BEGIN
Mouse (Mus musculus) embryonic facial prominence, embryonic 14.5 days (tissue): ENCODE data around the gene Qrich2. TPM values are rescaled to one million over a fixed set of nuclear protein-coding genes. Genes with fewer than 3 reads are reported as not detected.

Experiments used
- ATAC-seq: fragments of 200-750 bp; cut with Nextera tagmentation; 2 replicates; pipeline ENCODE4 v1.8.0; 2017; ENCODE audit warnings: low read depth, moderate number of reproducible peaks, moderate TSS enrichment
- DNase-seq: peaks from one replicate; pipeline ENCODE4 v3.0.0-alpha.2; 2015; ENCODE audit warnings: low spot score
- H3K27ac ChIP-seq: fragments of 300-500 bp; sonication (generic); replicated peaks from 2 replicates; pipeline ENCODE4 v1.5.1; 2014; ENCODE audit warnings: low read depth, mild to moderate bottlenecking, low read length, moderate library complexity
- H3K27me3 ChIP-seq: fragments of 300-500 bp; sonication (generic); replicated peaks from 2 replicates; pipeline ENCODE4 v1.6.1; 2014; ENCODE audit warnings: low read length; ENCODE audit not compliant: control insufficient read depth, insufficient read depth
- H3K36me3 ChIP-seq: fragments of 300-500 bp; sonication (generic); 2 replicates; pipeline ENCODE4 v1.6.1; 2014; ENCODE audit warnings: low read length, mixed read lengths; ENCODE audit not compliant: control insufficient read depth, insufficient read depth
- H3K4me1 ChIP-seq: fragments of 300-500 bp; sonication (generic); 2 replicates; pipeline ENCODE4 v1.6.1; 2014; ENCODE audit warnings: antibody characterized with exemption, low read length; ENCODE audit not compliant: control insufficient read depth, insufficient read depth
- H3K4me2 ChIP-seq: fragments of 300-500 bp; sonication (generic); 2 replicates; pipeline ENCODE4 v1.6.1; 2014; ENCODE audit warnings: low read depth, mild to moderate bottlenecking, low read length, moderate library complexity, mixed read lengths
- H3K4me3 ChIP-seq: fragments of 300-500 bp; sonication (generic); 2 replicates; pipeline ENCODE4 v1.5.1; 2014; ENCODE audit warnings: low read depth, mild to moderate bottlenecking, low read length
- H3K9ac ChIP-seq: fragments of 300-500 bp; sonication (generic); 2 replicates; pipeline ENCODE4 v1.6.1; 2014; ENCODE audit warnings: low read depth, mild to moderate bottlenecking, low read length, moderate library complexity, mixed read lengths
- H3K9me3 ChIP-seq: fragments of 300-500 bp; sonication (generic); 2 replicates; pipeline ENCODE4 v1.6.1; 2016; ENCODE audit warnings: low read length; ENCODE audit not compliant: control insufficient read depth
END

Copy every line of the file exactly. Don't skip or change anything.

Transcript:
Mouse (Mus musculus) embryonic facial prominence, embryonic 14.5 days (tissue): ENCODE data around the gene Qrich2. TPM values are rescaled to one million over a fixed set of nuclear protein-coding genes. Genes with fewer than 3 reads are reported as not detected.

Experiments used
- ATAC-seq: fragments of 200-750 bp; cut with Nextera tagmentation; 2 replicates; pipeline ENCODE4 v1.8.0; 2017; ENCODE audit warnings: low read depth, moderate number of reproducible peaks, moderate TSS enrichment
- DNase-seq: peaks from one replicate; pipeline ENCODE4 v3.0.0-alpha.2; 2015; ENCODE audit warnings: low spot score
- H3K27ac ChIP-seq: fragments of 300-500 bp; sonication (generic); replicated peaks from 2 replicates; pipeline ENCODE4 v1.5.1; 2014; ENCODE audit warnings: low read depth, mild to moderate bottlenecking, low read length, moderate library complexity
- H3K27me3 ChIP-seq: fragments of 300-500 bp; sonication (generic); replicated peaks from 2 replicates; pipeline ENCODE4 v1.6.1; 2014; ENCODE audit warnings: low read length; ENCODE audit not compliant: control insufficient read depth, insufficient read depth
- H3K36me3 ChIP-seq: fragments of 300-500 bp; sonication (generic); 2 replicates; pipeline ENCODE4 v1.6.1; 2014; ENCODE audit warnings: low read length, mixed read lengths; ENCODE audit not compliant: control insufficient read depth, insufficient read depth
- H3K4me1 ChIP-seq: fragments of 300-500 bp; sonication (generic); 2 replicates; pipeline ENCODE4 v1.6.1; 2014; ENCODE audit warnings: antibody characterized with exemption, low read length; ENCODE audit not compliant: control insufficient read depth, insufficient read depth
- H3K4me2 ChIP-seq: fragments of 300-500 bp; sonication (generic); 2 replicates; pipeline ENCODE4 v1.6.1; 2014; ENCODE audit warnings: low read depth, mild to moderate bottlenecking, low read length, moderate library complexity, mixed read lengths
- H3K4me3 ChIP-seq: fragments of 300-500 bp; sonication (generic); 2 replicates; pipeline ENCODE4 v1.5.1; 2014; ENCODE audit warnings: low read depth, mild to moderate bottlenecking, low read length
- H3K9ac ChIP-seq: fragments of 300-500 bp; sonication (generic); 2 replicates; pipeline ENCODE4 v1.6.1; 2014; ENCODE audit warnings: low read depth, mild to moderate bottlenecking, low read length, moderate library complexity, mixed read lengths
- H3K9me3 ChIP-seq: fragments of 300-500 bp; sonication (generic); 2 replicates; pipeline ENCODE4 v1.6.1; 2016; ENCODE audit warnings: low read length; ENCODE audit not compliant: control insufficient read depth